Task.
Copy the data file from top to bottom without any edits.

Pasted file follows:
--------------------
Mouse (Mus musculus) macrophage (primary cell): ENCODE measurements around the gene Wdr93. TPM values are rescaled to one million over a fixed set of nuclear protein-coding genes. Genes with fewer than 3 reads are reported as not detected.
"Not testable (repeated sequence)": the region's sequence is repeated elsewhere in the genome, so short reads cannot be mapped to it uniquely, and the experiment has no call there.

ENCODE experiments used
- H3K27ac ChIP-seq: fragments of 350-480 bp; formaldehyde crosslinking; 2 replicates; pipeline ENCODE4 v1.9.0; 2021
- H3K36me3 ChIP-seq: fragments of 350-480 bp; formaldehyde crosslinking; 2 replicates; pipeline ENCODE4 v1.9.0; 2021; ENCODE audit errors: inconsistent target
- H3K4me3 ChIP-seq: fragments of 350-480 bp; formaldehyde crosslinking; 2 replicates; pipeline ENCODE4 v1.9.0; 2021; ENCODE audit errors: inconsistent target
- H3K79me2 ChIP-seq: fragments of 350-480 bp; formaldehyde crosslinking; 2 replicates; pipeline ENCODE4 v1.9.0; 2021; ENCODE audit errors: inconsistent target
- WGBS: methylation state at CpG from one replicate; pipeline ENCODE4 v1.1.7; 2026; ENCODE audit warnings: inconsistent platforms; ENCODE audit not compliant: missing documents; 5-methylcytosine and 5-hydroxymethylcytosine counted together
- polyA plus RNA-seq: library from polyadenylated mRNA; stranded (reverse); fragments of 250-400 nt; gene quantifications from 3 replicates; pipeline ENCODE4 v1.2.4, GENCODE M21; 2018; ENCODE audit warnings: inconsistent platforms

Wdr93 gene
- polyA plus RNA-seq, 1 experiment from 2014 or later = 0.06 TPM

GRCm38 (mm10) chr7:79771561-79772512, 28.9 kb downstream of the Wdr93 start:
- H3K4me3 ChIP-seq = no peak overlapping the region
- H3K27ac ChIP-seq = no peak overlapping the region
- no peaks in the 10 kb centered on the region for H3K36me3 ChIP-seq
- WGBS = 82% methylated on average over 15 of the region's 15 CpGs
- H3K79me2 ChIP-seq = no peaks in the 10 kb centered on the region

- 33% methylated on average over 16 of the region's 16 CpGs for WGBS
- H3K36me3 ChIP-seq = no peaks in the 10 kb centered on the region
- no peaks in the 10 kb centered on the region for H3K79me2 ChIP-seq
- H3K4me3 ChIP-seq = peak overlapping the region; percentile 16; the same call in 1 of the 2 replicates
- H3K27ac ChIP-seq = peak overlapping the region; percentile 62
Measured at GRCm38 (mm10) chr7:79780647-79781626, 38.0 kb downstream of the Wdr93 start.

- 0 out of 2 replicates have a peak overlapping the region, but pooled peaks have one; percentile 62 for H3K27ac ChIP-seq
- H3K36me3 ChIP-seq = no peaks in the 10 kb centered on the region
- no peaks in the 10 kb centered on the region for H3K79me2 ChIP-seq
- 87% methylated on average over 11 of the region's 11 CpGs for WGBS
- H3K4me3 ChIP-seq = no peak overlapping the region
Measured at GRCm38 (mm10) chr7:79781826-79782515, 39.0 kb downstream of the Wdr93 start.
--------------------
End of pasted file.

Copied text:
Mouse (Mus musculus) macrophage (primary cell): ENCODE measurements around the gene Wdr93. TPM values are rescaled to one million over a fixed set of nuclear protein-coding genes. Genes with fewer than 3 reads are reported as not detected.
"Not testable (repeated sequence)": the region's sequence is repeated elsewhere in the genome, so short reads cannot be mapped to it uniquely, and the experiment has no call there.

ENCODE experiments used
- H3K27ac ChIP-seq: fragments of 350-480 bp; formaldehyde crosslinking; 2 replicates; pipeline ENCODE4 v1.9.0; 2021
- H3K36me3 ChIP-seq: fragments of 350-480 bp; formaldehyde crosslinking; 2 replicates; pipeline ENCODE4 v1.9.0; 2021; ENCODE audit errors: inconsistent target
- H3K4me3 ChIP-seq: fragments of 350-480 bp; formaldehyde crosslinking; 2 replicates; pipeline ENCODE4 v1.9.0; 2021; ENCODE audit errors: inconsistent target
- H3K79me2 ChIP-seq: fragments of 350-480 bp; formaldehyde crosslinking; 2 replicates; pipeline ENCODE4 v1.9.0; 2021; ENCODE audit errors: inconsistent target
- WGBS: methylation state at CpG from one replicate; pipeline ENCODE4 v1.1.7; 2026; ENCODE audit warnings: inconsistent platforms; ENCODE audit not compliant: missing documents; 5-methylcytosine and 5-hydroxymethylcytosine counted together
- polyA plus RNA-seq: library from polyadenylated mRNA; stranded (reverse); fragments of 250-400 nt; gene quantifications from 3 replicates; pipeline ENCODE4 v1.2.4, GENCODE M21; 2018; ENCODE audit warnings: inconsistent platforms

Wdr93 gene
- polyA plus RNA-seq, 1 experiment from 2014 or later = 0.06 TPM

GRCm38 (mm10) chr7:79771561-79772512, 28.9 kb downstream of the Wdr93 start:
- H3K4me3 ChIP-seq = no peak overlapping the region
- H3K27ac ChIP-seq = no peak overlapping the region
- no peaks in the 10 kb centered on the region for H3K36me3 ChIP-seq
- WGBS = 82% methylated on average over 15 of the region's 15 CpGs
- H3K79me2 ChIP-seq = no peaks in the 10 kb centered on the region

- 33% methylated on average over 16 of the region's 16 CpGs for WGBS
- H3K36me3 ChIP-seq = no peaks in the 10 kb centered on the region
- no peaks in the 10 kb centered on the region for H3K79me2 ChIP-seq
- H3K4me3 ChIP-seq = peak overlapping the region; percentile 16; the same call in 1 of the 2 replicates
- H3K27ac ChIP-seq = peak overlapping the region; percentile 62
Measured at GRCm38 (mm10) chr7:79780647-79781626, 38.0 kb downstream of the Wdr93 start.

- 0 out of 2 replicates have a peak overlapping the region, but pooled peaks have one; percentile 62 for H3K27ac ChIP-seq
- H3K36me3 ChIP-seq = no peaks in the 10 kb centered on the region
- no peaks in the 10 kb centered on the region for H3K79me2 ChIP-seq
- 87% methylated on average over 11 of the region's 11 CpGs for WGBS
- H3K4me3 ChIP-seq = no peak overlapping the region
Measured at GRCm38 (mm10) chr7:79781826-79782515, 39.0 kb downstream of the Wdr93 start.